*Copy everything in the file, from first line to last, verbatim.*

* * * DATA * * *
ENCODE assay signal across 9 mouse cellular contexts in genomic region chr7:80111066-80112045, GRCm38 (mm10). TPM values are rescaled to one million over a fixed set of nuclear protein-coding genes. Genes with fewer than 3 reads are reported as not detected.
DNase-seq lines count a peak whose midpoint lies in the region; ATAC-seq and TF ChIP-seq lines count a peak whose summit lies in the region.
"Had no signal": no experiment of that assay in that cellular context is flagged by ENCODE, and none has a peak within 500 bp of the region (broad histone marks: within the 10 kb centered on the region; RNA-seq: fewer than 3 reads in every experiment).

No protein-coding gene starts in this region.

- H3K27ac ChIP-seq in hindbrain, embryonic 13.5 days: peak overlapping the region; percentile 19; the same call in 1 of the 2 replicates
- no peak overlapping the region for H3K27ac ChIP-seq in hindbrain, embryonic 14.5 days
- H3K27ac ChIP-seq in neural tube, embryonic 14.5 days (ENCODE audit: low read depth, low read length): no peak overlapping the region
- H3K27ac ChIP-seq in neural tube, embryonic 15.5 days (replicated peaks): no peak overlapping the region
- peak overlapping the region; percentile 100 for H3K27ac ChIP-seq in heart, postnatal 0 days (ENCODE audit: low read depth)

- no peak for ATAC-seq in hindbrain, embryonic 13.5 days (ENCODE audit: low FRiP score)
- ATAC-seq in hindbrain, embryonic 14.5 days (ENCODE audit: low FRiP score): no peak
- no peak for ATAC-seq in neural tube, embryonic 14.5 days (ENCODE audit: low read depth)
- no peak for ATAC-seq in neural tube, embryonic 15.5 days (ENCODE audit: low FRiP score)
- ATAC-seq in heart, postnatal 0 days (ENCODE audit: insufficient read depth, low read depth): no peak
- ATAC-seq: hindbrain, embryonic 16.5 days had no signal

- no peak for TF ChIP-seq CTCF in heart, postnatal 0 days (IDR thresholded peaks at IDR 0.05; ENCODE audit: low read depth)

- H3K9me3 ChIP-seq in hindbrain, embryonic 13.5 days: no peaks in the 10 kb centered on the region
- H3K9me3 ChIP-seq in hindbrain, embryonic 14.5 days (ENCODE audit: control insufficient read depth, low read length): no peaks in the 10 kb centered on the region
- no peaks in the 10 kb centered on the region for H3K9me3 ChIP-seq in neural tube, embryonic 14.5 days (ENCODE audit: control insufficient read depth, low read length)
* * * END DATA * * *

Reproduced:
ENCODE assay signal across 9 mouse cellular contexts in genomic region chr7:80111066-80112045, GRCm38 (mm10). TPM values are rescaled to one million over a fixed set of nuclear protein-coding genes. Genes with fewer than 3 reads are reported as not detected.
DNase-seq lines count a peak whose midpoint lies in the region; ATAC-seq and TF ChIP-seq lines count a peak whose summit lies in the region.
"Had no signal": no experiment of that assay in that cellular context is flagged by ENCODE, and none has a peak within 500 bp of the region (broad histone marks: within the 10 kb centered on the region; RNA-seq: fewer than 3 reads in every experiment).

No protein-coding gene starts in this region.

- H3K27ac ChIP-seq in hindbrain, embryonic 13.5 days: peak overlapping the region; percentile 19; the same call in 1 of the 2 replicates
- no peak overlapping the region for H3K27ac ChIP-seq in hindbrain, embryonic 14.5 days
- H3K27ac ChIP-seq in neural tube, embryonic 14.5 days (ENCODE audit: low read depth, low read length): no peak overlapping the region
- H3K27ac ChIP-seq in neural tube, embryonic 15.5 days (replicated peaks): no peak overlapping the region
- peak overlapping the region; percentile 100 for H3K27ac ChIP-seq in heart, postnatal 0 days (ENCODE audit: low read depth)

- no peak for ATAC-seq in hindbrain, embryonic 13.5 days (ENCODE audit: low FRiP score)
- ATAC-seq in hindbrain, embryonic 14.5 days (ENCODE audit: low FRiP score): no peak
- no peak for ATAC-seq in neural tube, embryonic 14.5 days (ENCODE audit: low read depth)
- no peak for ATAC-seq in neural tube, embryonic 15.5 days (ENCODE audit: low FRiP score)
- ATAC-seq in heart, postnatal 0 days (ENCODE audit: insufficient read depth, low read depth): no peak
- ATAC-seq: hindbrain, embryonic 16.5 days had no signal

- no peak for TF ChIP-seq CTCF in heart, postnatal 0 days (IDR thresholded peaks at IDR 0.05; ENCODE audit: low read depth)

- H3K9me3 ChIP-seq in hindbrain, embryonic 13.5 days: no peaks in the 10 kb centered on the region
- H3K9me3 ChIP-seq in hindbrain, embryonic 14.5 days (ENCODE audit: control insufficient read depth, low read length): no peaks in the 10 kb centered on the region
- no peaks in the 10 kb centered on the region for H3K9me3 ChIP-seq in neural tube, embryonic 14.5 days (ENCODE audit: control insufficient read depth, low read length)